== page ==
01/25/2019 - On Jan. 23, APWU officers joined together with protestors from the American Federation of Government Employees (AFGE), National Federation of Federal Employees (NFFE), SEIU, and other unions in a sit-in at the Hart Senate office building in Washington, D.C., demanding the re-opening of the federal government.
Hundreds of protestors engaged in a silent, 33-minute sit-in action (one minute for each day of the shutdown).
The United States is in the midst of the longest government shutdown – with 800,000 government employees locked out of their jobs. Thousands are currently forced to work without pay. Make no mistake: federal employees’ pay is being held hostage as the White House and Congress lock horns over federal funding.
President Mark Dimondstein is asking APWU members to contact their Senators, telling them that they shouldn’t use federal employees’ pay as a bargaining tool over policy issues.
On Jan. 15, APWU officers and members protested with union sisters and brothers from the NALC, National Nurses United, Teamsters, the BCTGM (Bakery, Confectionery, Tobacco Workers and Grain Millers) International Union, and SEIU outside the Canadian embassy. The “solidarity across borders” action supported our postal brothers and sisters in the Canadian Union of Postal Workers forced back to work by the Canadian government.
In late October, our postal brothers and sisters in the Canadian Union of Postal Workers (CUPW) began rotating strikes across the country, their legal right under the Canadian Charter of Rights and Freedoms (part of the country’s constitution). They struck for a better contract from Canada Post, the country’s public mail operator.
CUPW demanded that Canada Post address workplace injuries – which have increased 43 percent over the last two years due to rising parcel volumes – and stronger pay and benefits for Rural and Suburban Mail Carriers (RSMC), about 8,000 workers. CUPW also demanded the end to forced overtime, better job security, and stronger health and safety measures.
07/26/2018 - On Wednesday, July 18, the APWU and our allies won a big victory by defeating an attempt to prohibit the Postal Service from expanding financial services. In a vote on the floor of the U.S. House of Representatives, an amendment to a government appropriation bill (H.R. 6147) offered by Representative Patrick McHenry (R-NC) was rejected by a bipartisan vote of 212 to 201. The APWU greatly appreciates the bipartisan support from lawmakers who voted down this proposal.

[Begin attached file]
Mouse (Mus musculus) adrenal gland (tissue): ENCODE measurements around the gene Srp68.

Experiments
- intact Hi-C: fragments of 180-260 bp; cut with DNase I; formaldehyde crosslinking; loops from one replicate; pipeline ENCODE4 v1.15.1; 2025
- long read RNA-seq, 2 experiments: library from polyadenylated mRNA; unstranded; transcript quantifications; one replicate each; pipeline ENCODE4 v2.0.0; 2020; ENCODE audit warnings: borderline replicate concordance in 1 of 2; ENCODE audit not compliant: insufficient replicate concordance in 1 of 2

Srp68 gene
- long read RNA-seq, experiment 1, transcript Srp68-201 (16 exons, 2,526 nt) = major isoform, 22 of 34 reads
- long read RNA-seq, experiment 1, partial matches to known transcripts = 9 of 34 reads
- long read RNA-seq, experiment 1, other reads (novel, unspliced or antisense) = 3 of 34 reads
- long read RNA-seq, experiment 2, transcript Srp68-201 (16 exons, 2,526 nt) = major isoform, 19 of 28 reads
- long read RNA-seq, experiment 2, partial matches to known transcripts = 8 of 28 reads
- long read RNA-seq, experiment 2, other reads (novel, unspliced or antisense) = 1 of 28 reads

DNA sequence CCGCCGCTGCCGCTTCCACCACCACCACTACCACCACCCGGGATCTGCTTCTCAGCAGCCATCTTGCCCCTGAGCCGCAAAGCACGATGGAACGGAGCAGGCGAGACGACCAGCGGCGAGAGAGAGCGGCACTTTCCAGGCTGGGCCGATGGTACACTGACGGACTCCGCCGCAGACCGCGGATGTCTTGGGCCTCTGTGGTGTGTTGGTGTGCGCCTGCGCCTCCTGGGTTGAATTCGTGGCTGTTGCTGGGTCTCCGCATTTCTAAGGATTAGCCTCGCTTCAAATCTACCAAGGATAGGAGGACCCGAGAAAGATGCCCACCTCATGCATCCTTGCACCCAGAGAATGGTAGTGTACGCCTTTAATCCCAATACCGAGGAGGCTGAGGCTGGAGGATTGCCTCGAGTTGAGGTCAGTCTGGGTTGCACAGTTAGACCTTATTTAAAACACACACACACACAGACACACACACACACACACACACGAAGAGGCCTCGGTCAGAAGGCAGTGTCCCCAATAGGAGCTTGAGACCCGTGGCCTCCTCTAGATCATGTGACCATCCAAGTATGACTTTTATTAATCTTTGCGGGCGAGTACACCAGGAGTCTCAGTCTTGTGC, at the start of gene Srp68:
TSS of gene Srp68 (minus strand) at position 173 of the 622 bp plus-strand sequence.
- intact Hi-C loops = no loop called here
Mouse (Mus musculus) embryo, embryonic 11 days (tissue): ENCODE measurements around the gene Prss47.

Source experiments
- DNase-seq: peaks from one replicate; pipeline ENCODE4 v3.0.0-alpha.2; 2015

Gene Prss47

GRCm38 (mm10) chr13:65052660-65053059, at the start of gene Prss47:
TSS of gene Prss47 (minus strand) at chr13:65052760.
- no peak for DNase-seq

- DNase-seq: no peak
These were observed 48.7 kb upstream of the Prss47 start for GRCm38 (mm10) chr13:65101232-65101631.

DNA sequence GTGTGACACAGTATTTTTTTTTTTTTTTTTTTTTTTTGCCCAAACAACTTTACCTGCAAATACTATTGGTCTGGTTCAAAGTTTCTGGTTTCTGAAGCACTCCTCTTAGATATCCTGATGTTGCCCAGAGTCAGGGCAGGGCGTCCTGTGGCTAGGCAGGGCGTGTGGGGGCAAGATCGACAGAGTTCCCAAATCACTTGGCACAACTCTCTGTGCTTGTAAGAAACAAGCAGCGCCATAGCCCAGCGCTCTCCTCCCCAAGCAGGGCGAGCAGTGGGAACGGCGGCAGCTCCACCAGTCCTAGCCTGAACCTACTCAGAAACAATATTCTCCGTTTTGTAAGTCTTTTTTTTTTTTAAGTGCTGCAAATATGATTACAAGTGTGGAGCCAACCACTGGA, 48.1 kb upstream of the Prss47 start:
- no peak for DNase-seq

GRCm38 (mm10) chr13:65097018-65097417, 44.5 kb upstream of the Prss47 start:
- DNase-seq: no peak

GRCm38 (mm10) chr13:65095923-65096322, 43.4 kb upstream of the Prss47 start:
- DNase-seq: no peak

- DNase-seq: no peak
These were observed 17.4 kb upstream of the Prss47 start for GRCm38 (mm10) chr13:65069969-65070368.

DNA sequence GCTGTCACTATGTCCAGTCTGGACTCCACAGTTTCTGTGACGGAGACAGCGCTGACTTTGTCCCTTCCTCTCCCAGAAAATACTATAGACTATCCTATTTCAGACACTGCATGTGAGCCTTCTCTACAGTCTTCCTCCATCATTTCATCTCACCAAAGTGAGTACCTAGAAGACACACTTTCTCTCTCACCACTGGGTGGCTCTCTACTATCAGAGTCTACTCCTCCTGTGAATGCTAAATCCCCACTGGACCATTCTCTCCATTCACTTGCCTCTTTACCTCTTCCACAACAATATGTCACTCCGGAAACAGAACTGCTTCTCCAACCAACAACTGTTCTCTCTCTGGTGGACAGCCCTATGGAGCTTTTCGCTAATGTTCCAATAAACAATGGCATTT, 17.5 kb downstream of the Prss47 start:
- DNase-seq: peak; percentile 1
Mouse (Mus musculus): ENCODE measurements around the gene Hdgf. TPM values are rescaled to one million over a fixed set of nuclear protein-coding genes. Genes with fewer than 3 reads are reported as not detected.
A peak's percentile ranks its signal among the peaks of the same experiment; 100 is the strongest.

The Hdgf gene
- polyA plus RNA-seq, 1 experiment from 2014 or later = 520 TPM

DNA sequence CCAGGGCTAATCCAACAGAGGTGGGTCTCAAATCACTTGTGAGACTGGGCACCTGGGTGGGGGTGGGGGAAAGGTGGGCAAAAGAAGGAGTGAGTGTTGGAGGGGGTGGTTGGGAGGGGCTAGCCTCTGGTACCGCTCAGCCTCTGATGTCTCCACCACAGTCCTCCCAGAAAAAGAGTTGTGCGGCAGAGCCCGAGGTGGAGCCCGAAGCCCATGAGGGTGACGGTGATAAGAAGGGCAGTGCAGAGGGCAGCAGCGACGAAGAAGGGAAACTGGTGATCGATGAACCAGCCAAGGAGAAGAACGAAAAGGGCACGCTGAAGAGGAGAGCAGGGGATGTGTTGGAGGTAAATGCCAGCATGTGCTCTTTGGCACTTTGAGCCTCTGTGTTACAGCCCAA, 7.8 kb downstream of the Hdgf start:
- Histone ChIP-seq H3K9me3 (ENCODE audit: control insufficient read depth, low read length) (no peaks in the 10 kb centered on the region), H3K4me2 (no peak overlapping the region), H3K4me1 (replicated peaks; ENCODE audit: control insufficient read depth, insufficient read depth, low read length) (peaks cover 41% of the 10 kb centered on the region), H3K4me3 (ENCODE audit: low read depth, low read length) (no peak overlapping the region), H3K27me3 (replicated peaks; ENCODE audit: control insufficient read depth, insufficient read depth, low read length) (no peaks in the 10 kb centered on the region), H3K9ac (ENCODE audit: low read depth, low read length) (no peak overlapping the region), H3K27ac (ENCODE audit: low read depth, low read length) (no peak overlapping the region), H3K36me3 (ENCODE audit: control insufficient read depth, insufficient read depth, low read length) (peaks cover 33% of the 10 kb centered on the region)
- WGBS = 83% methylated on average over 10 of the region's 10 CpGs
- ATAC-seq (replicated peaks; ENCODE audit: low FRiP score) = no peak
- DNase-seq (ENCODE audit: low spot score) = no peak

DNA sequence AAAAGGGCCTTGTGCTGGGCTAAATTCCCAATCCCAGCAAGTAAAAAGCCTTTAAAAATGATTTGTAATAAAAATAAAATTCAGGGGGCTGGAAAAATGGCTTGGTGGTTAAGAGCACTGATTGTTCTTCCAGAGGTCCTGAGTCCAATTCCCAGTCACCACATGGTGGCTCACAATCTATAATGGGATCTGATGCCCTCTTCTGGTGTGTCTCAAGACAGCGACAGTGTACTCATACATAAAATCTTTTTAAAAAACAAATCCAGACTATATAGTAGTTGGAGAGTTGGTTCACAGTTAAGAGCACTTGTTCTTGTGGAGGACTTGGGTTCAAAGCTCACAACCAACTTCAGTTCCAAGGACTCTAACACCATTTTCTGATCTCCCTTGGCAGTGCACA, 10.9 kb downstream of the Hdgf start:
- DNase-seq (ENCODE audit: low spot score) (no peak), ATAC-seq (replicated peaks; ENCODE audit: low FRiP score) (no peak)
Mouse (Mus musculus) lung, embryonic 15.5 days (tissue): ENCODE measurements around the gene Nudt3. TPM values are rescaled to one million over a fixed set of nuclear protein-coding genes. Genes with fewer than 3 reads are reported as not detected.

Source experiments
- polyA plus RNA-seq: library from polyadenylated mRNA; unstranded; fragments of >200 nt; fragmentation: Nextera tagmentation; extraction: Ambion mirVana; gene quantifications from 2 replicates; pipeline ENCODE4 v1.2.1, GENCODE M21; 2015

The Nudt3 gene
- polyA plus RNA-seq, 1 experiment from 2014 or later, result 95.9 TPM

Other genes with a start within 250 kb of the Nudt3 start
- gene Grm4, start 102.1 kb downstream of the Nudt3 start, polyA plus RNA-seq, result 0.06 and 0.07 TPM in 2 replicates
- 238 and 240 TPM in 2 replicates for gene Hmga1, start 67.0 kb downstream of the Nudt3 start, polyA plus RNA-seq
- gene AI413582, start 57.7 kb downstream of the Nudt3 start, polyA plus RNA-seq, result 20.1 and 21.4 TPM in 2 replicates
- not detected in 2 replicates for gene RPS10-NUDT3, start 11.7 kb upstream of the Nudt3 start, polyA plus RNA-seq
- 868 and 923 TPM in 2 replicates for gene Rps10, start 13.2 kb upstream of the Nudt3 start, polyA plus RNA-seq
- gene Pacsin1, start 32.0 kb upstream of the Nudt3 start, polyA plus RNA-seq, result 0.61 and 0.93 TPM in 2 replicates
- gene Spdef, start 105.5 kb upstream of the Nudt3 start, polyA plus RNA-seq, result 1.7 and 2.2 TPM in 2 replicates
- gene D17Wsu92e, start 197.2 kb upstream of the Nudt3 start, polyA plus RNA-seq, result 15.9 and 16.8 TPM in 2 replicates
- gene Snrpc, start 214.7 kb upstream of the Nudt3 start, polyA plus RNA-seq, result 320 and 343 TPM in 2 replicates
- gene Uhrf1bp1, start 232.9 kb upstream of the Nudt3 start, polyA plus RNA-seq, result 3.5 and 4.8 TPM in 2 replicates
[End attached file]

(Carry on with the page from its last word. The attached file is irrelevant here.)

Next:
05/01/2018 - (This article first appeared in the May-June 2018 issue of The American Postal Worker magazine)
To commemorate the 50th anniversary of the Memphis Sanitation Workers Strike and the assassination of Dr. Martin Luther King Jr., union activists and allies gathered together in Memphis, TN for three days of events, including a celebration of King’s “Mountaintop” speech on April 3 and a spirited rally and march on April 4. The march was from AFSCME Local 1733’s current office through downtown Memphis to the Mason Temple – the site of King’s final speech.
Our Revolution formed in the wake of Senator Bernie Sanders’ ground-breaking presidential campaign. The American Postal Worker spoke with its President, former Ohio State Senator Nina Turner about the organization’s future goals. Q: What is Our Revolution?
A: “Our Revolution is an organization that is building progressive, grassroots movements all across the country, in a way that reminds people that the political power is in our hands. In order to create a strong democracy, people have to be engaged.
12/22/2017 - On Wednesday Dec. 20, Congress voted to pass a tax bill designed to reward the super wealthy and major corporations with more money. Despite being an unpopular bill opposed by hard-working families across the country, it passed without any bipartisan support and awaits the president’s signature to be signed into law.
(This article first appeared in the Sept-Oct 2017 issue of the American Postal Worker magazine)
Protesting Health Care Bill
Members of the Portland Oregon Area Local attended a rally protesting Republican health care legislation on July 6. At rallies all over the country, people protested against the drastic bill that would leave millions uninsured with the slogan, “Kill the bill, don’t kill us.”